Back to Stow on Wold then to Cheltenham
Oct 20, 2015
|All right, yesterday was certainly the low point on our Cotswold hike. It drizzled, it rained, it poured; my shoes were covered in mud; my socks were soaked. Let's face it--I was cold and whiny. Our room for the night (Lansdowne Villa) was adequate, but was at the lowest end of the B and B's we had stayed in. Our upper floor room looked out over a major thoroughfare in Bourton on the Water. With the window open, the street noise provided a symphony of discordant notes. With it closed, we sweltered in the tropical heat generated by our radiator. (I should not complain about this as it was the second time we had a defense against nightly temperature.) My harmony of descent into an unbroken sleep was disrupted by the heavy breathing of a ghost under my bed. I sat up, drenched in sweat, punched G who lay with head on MY pillow snoring into my ear, opened the window and drew back the curtain a tad, turned off the heater, and went back to sleep. Only, of course, you don't sleep--so I read a murder mystery until I told myself “This is silly.” and laid down and went to dreamland.
I woke up tired in the morning but was energized by the sunlight filtering thru the window. After a wonderful breakfast of fresh fruit, toast, and porridge (my favorite!), Greg and I sat down and finalized our plan for the day. Since we had cut short our hike yesterday by wimping out and taking the bus to Bourton on the Water, we decided to take that same mode back to Stow on the Wold and hike the missing miles--4 to be exact. Our makeup day was so much better then hiking in the rain with all the accouterments of rain jacket, hat, rain pants. I am so glad we waited until today! The views were stunning (more quaint towns with tourist grabbing tea shops) plus rivers coursed thru Lower Slaughter and Bourton on the Water. Since we were walking a relatively short distance today, I actually had time to dawdle at Stow on the Wold and on down the trail at Lower Slaughter.
Stow on the Wold (Holy place on the hill) has existed as early as the 12 century. It is at the junction of 6 medieval roads including the Roman road, the Fosse Way. Money in the area was tied to the production and sale of sheep's' wool as well as to guest services, inns and pubs, that catered to the many merchants traveling the roads. When one walks thru the town, it is apparent that the “main” street is long and broad and the alleyways are narrow and often are of smaller width at one end. Both of these features were useful for herding sheep into the marketplace to be sold. St. Edwards' church has existed here since the 11th century and was used as a giant holding cell for over 1000 prisoners when the Royalists were defeated by the Parliamentary troops at the battle of Stow on Wold.
G and I wandered around the cemetery at St. Edward's looking for tombstones with bales of wool on them. He had read that this was a status feature on markers in this area. We found something sort of, kind of, resembling a bale of wool. What do you think?
After this exploration, we set off on our hike of the day--first to Lower Slaughter, then back to Bourton on the Water. We did encounter more muddy fields today but, given yesterday's downpour, it was expected. At our first pasture crossing, we spied two walkers taking a circuitous route around the field when our directions just said “Go diagonally across the field to the FG (field gate)”. We reached the FG at the same time they did. Our new buddies were 80 something year olds from Cincinatti, Ohio. Tramping without a written guide, they were headed to the same small hamlet we were. While we were sent on our way with a “Nice talking to you.”, G and I endeavored to make sure they followed our path. One area was particularly tricky as it involved entering a pasture, wading thru muddy slush, finding a hidden walkway and crossing to the next field. We waited five minutes for them to appear and another 3 for them to negotiate the boggy mess before heading across the next field. At that point it was fairly straight forward--just down the lane to the path to the street and walk by the river-- and there you were in Lower Slaughter.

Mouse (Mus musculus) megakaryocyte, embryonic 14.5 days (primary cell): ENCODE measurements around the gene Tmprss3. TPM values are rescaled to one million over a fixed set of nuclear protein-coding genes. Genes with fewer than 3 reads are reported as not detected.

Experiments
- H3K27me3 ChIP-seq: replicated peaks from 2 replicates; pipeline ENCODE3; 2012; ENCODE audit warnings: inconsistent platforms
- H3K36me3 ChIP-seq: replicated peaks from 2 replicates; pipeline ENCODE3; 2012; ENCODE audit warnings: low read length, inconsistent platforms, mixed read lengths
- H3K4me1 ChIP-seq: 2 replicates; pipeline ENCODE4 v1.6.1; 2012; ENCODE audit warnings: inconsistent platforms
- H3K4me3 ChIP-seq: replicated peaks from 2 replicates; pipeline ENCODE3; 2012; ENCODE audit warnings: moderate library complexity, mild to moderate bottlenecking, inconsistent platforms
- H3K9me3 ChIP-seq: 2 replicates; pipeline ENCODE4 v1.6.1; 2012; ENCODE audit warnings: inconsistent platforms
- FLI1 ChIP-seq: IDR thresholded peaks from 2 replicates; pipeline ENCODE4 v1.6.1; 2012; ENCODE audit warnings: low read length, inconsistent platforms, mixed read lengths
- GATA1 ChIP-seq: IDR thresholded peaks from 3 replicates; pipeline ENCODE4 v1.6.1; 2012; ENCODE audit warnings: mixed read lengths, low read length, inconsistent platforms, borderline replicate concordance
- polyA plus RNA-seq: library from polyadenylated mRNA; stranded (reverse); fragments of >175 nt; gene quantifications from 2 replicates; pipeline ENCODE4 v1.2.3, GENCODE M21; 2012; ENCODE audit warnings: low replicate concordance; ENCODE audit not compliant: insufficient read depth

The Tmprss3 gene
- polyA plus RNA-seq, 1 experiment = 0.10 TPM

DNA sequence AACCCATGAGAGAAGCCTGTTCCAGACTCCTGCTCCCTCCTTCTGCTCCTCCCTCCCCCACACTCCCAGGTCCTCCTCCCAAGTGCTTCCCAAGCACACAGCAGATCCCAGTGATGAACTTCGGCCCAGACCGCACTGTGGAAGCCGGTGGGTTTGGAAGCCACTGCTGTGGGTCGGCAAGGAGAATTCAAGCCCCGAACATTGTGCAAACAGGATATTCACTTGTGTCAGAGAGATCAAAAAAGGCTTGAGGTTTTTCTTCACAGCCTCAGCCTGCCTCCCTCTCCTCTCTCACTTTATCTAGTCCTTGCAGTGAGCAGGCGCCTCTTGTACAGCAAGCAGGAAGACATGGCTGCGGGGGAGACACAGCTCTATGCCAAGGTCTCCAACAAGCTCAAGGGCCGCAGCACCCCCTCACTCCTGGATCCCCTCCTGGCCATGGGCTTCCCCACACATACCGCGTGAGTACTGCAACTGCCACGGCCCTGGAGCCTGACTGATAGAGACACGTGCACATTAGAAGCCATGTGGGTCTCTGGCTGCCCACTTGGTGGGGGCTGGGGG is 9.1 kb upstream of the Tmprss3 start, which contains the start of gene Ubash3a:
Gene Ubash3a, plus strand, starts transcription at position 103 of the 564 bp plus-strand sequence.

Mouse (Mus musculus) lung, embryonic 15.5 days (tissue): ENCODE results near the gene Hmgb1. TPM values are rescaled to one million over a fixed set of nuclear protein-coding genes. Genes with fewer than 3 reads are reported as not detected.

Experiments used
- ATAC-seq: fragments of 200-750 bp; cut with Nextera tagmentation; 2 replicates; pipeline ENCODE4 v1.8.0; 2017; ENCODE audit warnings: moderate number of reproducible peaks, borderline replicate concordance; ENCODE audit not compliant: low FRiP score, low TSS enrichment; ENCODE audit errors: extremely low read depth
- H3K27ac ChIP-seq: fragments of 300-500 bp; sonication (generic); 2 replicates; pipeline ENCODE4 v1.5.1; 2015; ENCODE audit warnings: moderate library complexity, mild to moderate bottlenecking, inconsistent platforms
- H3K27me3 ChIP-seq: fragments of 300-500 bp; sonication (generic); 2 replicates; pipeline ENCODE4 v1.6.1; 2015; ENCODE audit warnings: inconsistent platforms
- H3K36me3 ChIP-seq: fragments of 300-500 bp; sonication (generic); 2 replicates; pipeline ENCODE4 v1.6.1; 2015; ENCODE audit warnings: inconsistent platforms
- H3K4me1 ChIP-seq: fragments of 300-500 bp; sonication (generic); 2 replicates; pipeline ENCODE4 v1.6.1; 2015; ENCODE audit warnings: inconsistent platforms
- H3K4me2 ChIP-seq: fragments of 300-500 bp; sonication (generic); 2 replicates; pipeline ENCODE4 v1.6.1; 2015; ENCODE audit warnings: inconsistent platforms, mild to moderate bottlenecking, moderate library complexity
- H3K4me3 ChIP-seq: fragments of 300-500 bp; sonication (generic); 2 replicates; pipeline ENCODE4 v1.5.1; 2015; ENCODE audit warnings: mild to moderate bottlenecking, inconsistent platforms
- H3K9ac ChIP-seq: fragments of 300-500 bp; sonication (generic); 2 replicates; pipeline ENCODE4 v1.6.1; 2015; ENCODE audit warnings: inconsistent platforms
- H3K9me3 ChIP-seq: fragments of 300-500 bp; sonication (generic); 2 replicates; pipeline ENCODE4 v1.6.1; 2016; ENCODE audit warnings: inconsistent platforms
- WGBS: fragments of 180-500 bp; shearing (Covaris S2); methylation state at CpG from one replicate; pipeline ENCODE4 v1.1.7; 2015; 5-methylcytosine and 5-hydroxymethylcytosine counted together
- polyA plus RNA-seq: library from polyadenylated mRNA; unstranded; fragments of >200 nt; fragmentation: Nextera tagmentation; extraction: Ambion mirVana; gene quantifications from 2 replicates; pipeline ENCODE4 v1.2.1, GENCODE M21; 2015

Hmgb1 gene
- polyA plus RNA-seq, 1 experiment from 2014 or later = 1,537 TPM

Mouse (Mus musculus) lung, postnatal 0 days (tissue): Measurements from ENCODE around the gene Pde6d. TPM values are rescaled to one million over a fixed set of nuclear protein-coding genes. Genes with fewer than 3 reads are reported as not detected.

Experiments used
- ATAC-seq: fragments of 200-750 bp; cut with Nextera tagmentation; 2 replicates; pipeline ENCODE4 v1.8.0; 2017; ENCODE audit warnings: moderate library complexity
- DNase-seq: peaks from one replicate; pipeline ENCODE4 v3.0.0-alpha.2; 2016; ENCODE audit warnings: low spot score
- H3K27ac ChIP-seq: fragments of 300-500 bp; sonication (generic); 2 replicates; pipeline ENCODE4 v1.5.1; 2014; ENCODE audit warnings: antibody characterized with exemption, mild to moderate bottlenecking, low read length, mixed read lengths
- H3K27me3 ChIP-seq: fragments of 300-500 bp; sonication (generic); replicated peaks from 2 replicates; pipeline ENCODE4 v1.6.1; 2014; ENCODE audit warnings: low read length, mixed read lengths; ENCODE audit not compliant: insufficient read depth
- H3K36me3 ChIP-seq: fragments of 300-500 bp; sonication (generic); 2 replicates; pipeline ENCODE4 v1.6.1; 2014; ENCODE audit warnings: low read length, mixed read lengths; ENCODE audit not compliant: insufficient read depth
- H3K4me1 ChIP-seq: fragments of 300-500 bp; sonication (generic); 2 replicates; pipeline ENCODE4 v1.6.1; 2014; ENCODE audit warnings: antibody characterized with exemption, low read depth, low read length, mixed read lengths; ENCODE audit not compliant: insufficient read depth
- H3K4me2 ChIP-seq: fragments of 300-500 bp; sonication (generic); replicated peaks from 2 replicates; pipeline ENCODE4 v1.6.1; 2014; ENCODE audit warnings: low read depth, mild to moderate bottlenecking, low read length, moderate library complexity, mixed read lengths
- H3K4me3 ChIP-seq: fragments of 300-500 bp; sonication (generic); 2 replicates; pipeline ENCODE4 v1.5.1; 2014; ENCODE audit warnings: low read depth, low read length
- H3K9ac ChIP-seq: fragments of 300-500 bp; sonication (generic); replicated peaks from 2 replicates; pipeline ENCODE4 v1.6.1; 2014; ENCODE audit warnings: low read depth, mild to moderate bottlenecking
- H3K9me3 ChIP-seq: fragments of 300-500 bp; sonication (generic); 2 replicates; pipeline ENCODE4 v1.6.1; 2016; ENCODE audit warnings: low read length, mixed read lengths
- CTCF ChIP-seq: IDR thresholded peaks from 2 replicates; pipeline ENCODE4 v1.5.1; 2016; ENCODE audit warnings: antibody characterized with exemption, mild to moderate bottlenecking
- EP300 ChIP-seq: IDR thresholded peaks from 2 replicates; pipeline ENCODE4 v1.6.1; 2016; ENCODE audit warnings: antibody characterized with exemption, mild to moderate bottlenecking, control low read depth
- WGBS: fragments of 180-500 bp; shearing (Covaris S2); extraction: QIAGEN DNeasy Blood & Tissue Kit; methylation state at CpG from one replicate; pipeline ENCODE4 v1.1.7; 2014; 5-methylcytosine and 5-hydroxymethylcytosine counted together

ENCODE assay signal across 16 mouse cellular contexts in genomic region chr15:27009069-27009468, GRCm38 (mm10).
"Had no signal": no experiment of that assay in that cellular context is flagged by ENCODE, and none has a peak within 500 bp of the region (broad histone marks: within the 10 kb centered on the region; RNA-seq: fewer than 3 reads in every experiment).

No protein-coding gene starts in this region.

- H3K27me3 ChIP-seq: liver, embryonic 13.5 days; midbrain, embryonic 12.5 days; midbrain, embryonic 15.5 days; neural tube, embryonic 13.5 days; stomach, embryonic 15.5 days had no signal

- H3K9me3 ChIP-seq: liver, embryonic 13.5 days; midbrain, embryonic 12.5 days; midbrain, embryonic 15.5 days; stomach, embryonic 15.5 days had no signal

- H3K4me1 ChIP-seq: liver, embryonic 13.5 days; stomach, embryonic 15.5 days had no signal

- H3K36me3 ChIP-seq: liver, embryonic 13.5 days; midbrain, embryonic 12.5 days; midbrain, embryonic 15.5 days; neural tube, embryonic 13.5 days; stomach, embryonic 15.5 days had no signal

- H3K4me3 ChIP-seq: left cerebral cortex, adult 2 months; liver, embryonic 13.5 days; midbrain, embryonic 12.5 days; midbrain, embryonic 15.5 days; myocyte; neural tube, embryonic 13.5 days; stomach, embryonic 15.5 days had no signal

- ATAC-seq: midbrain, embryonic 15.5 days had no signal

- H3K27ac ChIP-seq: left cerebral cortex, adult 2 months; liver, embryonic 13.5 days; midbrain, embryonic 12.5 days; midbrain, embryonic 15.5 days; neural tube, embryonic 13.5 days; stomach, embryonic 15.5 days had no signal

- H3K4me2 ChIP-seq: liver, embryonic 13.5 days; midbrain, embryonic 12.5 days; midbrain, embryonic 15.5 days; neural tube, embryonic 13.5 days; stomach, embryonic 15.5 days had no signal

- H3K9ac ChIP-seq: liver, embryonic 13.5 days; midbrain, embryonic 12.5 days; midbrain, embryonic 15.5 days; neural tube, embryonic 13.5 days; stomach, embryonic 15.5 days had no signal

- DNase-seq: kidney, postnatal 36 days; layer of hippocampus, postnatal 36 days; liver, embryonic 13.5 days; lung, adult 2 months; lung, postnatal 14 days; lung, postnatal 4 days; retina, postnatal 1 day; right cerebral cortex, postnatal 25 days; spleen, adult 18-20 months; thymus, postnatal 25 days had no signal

This small village is believed to existed during Roman times and is at the junction of three medieval roads, one of which is the Fosse Way. It is pristine with its requisite yellow stone cottages and even a manor house.
An old mill is situated on the Slaughter or Ey (Eye) Brook which courses thru the town. The mill has been turned into a shop and deli which also sells homemade ice cream.
Before entering the store, your shoes, if muddy, must be cleaned. This is done by sitting down by the Ey and taking a cleaning brush attached by a chain to one of the buildings and washing the mud off with water from the brook.
G and I enjoyed lunch there and, of course, had ice cream to top it off. As we were finishing, in walked our Cincinnati friends. Since it was a straight shot and a shorter distance from Lower Slaughter to Bourton on the Water, we were confident that they would finish their trek safely. Indeed, we later saw them there waiting for the bus to return them to Stow on the Wold.
Our hike was uneventful except we did pass horses on the trail and in a side pasture. As we waited for the riders to trot down the path, one horse came up and pushed me in the back! I think he was used to receiving treats from walkers.
Bourton on the Water has existed since Roman times, when it was called Salmonsbury Camp. The Windrush River passes thru the town although what is a river and what is a brook is a bit confusing. Both the Ey Brook and Windrush are of comparable width and depth, at least the parts we saw. Anyway, there were shops to explore and a bazaar (outdoor garage sale) benefiting the donkey sanctuary to visit. After that G and I boarded the bus to Cheltanham for our last night on our Cotswold adventure.